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students in class in prison

The Alabama Prison Arts + Education Project at Auburn University, in partnership with the Alabama Department of Corrections, offers not-for-credit and for-credit higher education courses in Alabama prisons, including Staton Correctional Facility in Elmore County.

Editor’s Note: The names of all the students have been changed.

A college education can mean a pathway to a brighter future, a chance for a better life. It’s that extra credential needed to land the dream job you’ve always wanted, to prepare you to improve your community.

For 11 Alabama residents, a college education means everything. They are the epitome of non-traditional students. Martin may be the only one who started down the traditional path to college as a wide-eyed 18-year-old, but circumstances changed, and he never completed his education.

Others, like Peter, admit they “squandered away” the opportunity for college while they had the chance. Kenny lived in Auburn for three years, but said he wasn’t in the right mindset back then to enroll at the university. Simply, he never imagined having a degree from Auburn University.

Since 2017, these grown men have been Auburn students. They have not only imagined earning a degree; they have worked tirelessly for it. They never entered a classroom on the Plains; their classes were held in a stark white, non-descript room at Staton Correctional Facility in Elmore County, Alabama.

These 11 students will receive their Auburn degrees on Dec. 16, one week after the university graduates nearly 2,000 students. They represent the first class of students to graduate from Auburn through the Second Chance Pell program.

“This inaugural graduation marks a huge milestone for reentry efforts in the State of Alabama,” said John Q. Hamm, commissioner of the Alabama Department of Corrections. “The Alabama Department of Corrections will continue its work with Auburn University and our other education partners to offer incarcerated people every opportunity for successful reentry into society.”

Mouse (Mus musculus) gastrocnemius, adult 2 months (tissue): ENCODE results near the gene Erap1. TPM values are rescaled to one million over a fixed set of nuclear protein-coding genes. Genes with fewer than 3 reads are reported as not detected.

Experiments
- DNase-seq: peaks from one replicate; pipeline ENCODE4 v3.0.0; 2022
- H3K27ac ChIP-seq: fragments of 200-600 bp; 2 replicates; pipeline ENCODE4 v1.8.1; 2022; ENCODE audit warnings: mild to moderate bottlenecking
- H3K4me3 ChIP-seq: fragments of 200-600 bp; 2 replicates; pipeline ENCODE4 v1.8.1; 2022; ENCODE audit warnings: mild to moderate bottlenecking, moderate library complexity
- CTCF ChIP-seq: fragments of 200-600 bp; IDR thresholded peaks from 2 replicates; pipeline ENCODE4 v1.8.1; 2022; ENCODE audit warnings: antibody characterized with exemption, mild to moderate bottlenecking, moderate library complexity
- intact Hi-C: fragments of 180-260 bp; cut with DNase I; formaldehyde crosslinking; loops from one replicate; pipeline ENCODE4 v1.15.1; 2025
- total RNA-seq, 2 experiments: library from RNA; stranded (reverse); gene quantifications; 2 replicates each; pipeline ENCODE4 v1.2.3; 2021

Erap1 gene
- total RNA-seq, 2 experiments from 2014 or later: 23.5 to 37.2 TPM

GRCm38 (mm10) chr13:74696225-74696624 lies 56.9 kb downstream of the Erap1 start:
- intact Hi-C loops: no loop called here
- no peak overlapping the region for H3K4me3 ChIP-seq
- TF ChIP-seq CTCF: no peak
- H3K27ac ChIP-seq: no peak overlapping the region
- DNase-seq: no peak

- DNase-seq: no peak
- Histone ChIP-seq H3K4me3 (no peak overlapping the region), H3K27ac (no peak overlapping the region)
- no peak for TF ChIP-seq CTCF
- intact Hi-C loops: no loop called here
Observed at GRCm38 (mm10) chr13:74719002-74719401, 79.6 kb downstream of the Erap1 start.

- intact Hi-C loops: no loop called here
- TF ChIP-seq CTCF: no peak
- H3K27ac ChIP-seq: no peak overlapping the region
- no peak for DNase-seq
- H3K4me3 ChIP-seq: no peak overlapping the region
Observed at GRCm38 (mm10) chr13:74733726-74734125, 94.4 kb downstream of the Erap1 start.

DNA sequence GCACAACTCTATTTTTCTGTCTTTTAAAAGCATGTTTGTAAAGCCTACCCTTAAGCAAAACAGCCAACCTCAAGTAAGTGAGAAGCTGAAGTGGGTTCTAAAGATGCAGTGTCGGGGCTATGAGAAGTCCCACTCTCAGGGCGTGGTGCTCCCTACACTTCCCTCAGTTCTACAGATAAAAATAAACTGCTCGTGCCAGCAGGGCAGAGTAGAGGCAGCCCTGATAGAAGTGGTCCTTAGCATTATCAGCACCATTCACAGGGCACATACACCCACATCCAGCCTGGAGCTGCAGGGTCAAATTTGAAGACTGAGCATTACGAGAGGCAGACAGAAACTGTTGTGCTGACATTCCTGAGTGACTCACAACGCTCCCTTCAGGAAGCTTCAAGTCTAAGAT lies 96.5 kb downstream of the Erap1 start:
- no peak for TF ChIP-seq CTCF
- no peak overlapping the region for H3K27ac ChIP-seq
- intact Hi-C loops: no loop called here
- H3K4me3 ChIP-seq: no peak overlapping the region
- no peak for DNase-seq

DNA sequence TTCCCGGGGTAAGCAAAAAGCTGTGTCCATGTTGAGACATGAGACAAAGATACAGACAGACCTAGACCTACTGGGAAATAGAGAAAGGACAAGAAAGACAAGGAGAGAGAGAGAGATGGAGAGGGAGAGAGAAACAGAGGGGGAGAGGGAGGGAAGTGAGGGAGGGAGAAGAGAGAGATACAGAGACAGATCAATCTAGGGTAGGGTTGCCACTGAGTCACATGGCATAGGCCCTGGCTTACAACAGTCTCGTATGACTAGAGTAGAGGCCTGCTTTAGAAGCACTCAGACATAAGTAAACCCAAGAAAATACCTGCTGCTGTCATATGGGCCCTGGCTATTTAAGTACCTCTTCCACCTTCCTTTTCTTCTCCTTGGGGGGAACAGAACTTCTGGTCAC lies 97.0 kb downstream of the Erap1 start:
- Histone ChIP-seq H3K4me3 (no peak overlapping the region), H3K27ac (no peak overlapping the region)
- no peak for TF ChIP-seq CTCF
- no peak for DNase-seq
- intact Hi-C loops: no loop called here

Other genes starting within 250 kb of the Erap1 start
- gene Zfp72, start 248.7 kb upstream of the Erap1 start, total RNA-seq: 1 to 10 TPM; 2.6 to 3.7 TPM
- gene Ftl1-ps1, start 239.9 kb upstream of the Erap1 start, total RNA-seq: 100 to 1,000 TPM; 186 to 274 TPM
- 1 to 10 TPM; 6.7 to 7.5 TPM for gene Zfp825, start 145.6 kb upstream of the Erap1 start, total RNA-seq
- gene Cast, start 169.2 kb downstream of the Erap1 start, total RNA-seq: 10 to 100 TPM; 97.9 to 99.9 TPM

Bernard Lafayette Jr. is the commencement speaker for this class. He was a co-founder and leader of the Student Nonviolent Coordinating Committee Nashville sit-ins, a Freedom Rider, an associate of Martin Luther King Jr. in the Southern Christian Leadership Conference and national coordinator of the Poor People's Campaign.

A civil rights hero and nonviolence activist, Lafayette has seen triumph and tragedy in his 83 years. He plans to share that message with the new class.

“I look forward to reflecting with the graduates on their significant accomplishment,” said Lafayette. “The fact that they were able to take classes and reach this point of graduation while incarcerated means they did not take this opportunity lightly, and now they have a chance to make a difference in the lives of others. How we respond to tragedies in life makes the difference.

“They have shown with their lives what they can do, and they are showing others in prison what is possible.”


Second Chances

The U.S. Department of Education enacted Second Chance Pell in 2016, selecting 67 colleges and universities from across the country to offer for-credit college classes to people who are incarcerated by providing them access to financial aid.

Under the new program, people who are incarcerated, who otherwise met Title IV eligibility requirements and were eligible for release, could access Pell Grants to pursue postsecondary education and training. By increasing access to high-quality educational opportunities, the goal is to help these individuals successfully transition out of prison and back into the classroom or the workforce.

“Everybody deserves some kind of chance,” said Jack, one of the 11 soon-to-be-college-graduates.

Auburn’s participation in Second Chance Pell coincides with its mission as a land-grant institution.

As a land-grant institution, Auburn University is dedicated to improving the lives of the people of Alabama, the nation and the world through forward-thinking education, life-enhancing research and scholarship and selfless service.